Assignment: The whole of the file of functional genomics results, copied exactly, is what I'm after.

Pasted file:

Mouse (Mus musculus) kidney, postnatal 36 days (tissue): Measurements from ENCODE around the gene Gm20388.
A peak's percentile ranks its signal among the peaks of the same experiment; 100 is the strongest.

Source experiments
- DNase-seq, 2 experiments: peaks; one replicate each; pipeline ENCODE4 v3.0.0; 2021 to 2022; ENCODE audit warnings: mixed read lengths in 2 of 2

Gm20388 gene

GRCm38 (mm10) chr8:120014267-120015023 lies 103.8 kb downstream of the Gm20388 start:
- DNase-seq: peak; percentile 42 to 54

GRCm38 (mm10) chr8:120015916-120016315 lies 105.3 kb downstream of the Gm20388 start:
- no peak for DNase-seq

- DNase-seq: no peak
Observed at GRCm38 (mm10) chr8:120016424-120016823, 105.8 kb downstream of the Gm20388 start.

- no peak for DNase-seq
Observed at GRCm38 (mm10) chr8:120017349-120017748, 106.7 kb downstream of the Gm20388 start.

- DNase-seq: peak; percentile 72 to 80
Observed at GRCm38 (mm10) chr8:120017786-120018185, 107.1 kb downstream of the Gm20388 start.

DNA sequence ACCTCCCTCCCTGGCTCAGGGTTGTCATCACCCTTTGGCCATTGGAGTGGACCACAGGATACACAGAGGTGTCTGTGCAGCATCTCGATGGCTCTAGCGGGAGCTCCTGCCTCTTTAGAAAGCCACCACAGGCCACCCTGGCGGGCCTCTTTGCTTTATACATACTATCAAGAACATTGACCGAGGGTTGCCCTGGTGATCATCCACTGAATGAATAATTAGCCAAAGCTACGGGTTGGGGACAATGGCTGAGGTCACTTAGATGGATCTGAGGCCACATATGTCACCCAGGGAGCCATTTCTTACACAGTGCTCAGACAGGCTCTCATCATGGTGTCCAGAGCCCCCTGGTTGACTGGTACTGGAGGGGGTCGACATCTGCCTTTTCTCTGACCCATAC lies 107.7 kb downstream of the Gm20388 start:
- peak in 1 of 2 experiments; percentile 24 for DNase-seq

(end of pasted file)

Mouse (Mus musculus) kidney, postnatal 36 days (tissue): Measurements from ENCODE around the gene Gm20388.
A peak's percentile ranks its signal among the peaks of the same experiment; 100 is the strongest.

Source experiments
- DNase-seq, 2 experiments: peaks; one replicate each; pipeline ENCODE4 v3.0.0; 2021 to 2022; ENCODE audit warnings: mixed read lengths in 2 of 2

Gm20388 gene

GRCm38 (mm10) chr8:120014267-120015023 lies 103.8 kb downstream of the Gm20388 start:
- DNase-seq: peak; percentile 42 to 54

GRCm38 (mm10) chr8:120015916-120016315 lies 105.3 kb downstream of the Gm20388 start:
- no peak for DNase-seq

- DNase-seq: no peak
Observed at GRCm38 (mm10) chr8:120016424-120016823, 105.8 kb downstream of the Gm20388 start.

- no peak for DNase-seq
Observed at GRCm38 (mm10) chr8:120017349-120017748, 106.7 kb downstream of the Gm20388 start.

- DNase-seq: peak; percentile 72 to 80
Observed at GRCm38 (mm10) chr8:120017786-120018185, 107.1 kb downstream of the Gm20388 start.

DNA sequence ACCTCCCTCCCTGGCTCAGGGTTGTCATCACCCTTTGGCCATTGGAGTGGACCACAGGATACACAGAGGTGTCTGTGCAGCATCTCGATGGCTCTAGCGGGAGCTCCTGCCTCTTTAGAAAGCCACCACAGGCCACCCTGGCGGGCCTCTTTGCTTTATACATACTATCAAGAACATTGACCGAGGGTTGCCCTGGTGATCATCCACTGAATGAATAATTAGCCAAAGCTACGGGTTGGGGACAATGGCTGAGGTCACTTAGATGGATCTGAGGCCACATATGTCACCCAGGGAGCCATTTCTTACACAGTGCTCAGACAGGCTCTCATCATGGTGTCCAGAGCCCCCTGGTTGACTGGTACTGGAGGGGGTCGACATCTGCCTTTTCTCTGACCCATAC lies 107.7 kb downstream of the Gm20388 start:
- peak in 1 of 2 experiments; percentile 24 for DNase-seq